Friday, 27 December 2013

Brown Treecreepers: 
How to tell their age and sex

I am building up a portfolio of photographs which show how to age and sex various species of Australian birds. These will be posted in a separate blog, but for now I will upload them to this site and would be grateful for any comments prior to collating them on the new site. The birds have all been caught in mist-nets during long-term field studies, mostly run and organised by Mark Clayton or Richard Allen, to whom I am grateful for their knowledge in confirming the birds' plumage patterns, particularly some of the more tricky species.

As a sample of how I intend to progress with the project, here are a few images to aid people in aging and sexing Brown Treecreepers Climacteris picumnus, following differences in their plumages.

Adult (1+) male Brown Treecreeper
04/11/2012, West Wyalong, NSW.
The bird on the left is an adult male, categorised  as 1+, a bird of one or more years old. It is recognisable as an adult by the bold eyestripe and breast markings. The sex is determined by the black freckle spots arranged in a necklace around its throat. The throat's rich buff-orangy colouring is also indicative of age, although more comparative and less useful as a guide if only one bird is seen at a time.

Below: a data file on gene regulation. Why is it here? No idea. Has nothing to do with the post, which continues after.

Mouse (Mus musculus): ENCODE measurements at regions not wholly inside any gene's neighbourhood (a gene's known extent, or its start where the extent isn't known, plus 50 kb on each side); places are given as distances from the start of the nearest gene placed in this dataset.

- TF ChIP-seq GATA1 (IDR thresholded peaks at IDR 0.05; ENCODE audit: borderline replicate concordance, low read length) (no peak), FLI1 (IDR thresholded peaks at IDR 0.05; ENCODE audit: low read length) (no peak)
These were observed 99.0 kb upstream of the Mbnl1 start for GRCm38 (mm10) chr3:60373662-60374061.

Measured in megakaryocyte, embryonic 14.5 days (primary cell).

The dark dashes on the breast feathers are the brown edges to the breast feathers which have a wider band of white/buff down the shaft than in those of birds in their first year. Therefore the dashes on the adult birds are farther apart.

First-year (1, juvenile) male Brown Treecreeper
15/12/2013, West Wyalong, NSW.
The bird on the right is a first-year male,
categorised as a 1 juvenile, as it still has folds of skin around the base of its bill, the remains of its juvenile gape.

Again, it has a black necklace of spots. Females, adult and juveniles/first-year birds, have rusty-red spots on their necklace.

First-year birds of both sexes have narrower dark-fleck patterns on their breast feathers. This being due to narrower bands of white along the feather shafts than on adult birds.

The same adult male
When the adult's head is seen from the side, there is a distinct contrast between the prominent eyestripe and buff supercilium, highlighted by a faint white top edge. These markings on the first-year bird are less obvious, as is the contrast between the grey tail tips and the rest of the tail, which in the adult is strong due to the darker upper tail colour. There is a similar difference between the dark primaries and primary coverts of the adult and the grey/brown colour of those of the first-year bird. 

When seen close in the hand, the tips of the adult bird's greater coverts are faded and frayed, while those of the first-year bird are fresh with buff tips. This last point is also a useful diagnostic feature for aging birds of many other species and will be repeated when applicable in further aging and sexing of birds notes as I compile them.

The same  first-year, juvenile.

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